I still hear conversations from my Headmates. I hear them talking to each other; not to me, not usually, but to each other. Although, once, I remember waking up and feeling like I was interrupting a conversation; A woman and a child were talking. A woman and child were talking and they had stopped talking because I woke up and they seemed to realize it. I lay there and hear a small, young voice, say, “Hi. I’m Dot.”
I got so scared. I literally jumped out of my bed, but I was later so remorseful, because, honestly, if she had felt like she could introduce herself to me like that, that she was able to talk to me after I had made up with Skittle… it was an honor. I’ve been trying to express to her ever since how fond and grateful I am that she told me her name with such light in her voice… and such trust that she could tell me her name, and later, even her age.
Sometimes, I still hear the others talking. Sometimes they tell jokes like a woman’s voice telling a joke, then, a man’s voice will laugh.
I remember them saying the other day… and I usually forget what they say, but I wrote it down. I don’t know if they were talking about me, but someone reflected the words “That was when she was younger, though. I miss when she was 10.” I don’t know if they were talking about me, or someone else.
I’ve since gotten an official diagnosis of dissociative identity disorder.
I told my baby brother, my youngest brother, Jason, about the DID. And I was so… well, I was scared. I thought that I, well, I didn’t know if I could actually tell him. I worried, “What if he thinks that this is really awful, or if he doesn’t even believe me?” I said to him, “Had I told you that they thought I had bipolar?”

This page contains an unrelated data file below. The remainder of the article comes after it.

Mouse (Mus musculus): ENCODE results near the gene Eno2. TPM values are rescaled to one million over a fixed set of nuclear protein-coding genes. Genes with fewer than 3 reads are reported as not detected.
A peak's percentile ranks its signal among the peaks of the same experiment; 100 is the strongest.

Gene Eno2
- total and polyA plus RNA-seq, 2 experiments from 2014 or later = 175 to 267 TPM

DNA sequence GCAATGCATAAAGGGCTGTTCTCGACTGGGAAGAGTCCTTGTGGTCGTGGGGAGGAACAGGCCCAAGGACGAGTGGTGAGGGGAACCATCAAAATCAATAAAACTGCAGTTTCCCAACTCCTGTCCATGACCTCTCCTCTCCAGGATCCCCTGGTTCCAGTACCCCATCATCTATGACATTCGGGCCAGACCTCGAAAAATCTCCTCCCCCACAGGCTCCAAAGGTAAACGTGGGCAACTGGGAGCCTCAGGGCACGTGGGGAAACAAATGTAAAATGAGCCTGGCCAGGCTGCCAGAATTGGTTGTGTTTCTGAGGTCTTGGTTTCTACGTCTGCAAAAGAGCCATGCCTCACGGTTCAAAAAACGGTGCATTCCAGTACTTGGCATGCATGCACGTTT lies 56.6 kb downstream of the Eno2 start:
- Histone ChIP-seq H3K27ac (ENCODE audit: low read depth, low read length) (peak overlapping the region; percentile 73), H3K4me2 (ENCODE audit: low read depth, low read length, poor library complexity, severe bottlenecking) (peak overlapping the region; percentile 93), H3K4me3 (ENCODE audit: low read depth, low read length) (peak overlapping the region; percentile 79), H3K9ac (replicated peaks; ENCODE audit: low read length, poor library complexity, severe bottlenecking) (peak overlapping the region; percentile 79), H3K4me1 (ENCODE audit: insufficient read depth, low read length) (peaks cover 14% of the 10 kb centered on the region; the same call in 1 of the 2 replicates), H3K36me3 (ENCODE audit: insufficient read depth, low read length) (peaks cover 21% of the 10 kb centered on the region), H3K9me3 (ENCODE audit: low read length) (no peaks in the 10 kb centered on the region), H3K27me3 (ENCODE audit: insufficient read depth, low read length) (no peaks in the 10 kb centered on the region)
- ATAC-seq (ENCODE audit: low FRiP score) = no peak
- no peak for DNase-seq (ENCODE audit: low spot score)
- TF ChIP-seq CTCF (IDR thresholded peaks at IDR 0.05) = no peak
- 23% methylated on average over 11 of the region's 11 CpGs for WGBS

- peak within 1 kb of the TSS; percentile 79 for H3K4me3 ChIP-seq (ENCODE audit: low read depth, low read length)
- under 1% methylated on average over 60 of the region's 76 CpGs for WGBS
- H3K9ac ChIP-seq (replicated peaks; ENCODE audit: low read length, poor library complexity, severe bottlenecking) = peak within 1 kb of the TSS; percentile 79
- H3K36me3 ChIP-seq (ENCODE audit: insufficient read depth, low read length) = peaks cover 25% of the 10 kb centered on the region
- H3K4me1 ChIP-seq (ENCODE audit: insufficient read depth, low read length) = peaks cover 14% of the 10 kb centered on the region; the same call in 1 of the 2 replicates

He replied, “No. I didn’t know that. But that makes a lot of sense.”
I hesitated, but informed him, “Well, no. Apparently, it’s not bipolar.”
Baby brother then sounded confused. “No?”
“No. Apparently, I have dissociative identity disorder. Apparently, I have alternate personalities.”
I was near tears, but I was able to tell him about this little girl that I used to see in the mirror and that I hated… I then talked about her in a very fond, very light, very happy, impressed tone about how… she was such a joyful, excited soul; about how she had accepted me, and about how she had forgiven me after I sought my repentance; after I begged her to forgive me and after she got a new name; Skittle.
What came as a surprise was that my baby brother exclaimed, “Hi Skittle!”
Her reaction was to shriek and to say, “Wow, I love you! You’re the best big brother in the world!”
Even though he’s my little brother, she asked him if he could be her big brother… and he said, “Yes.”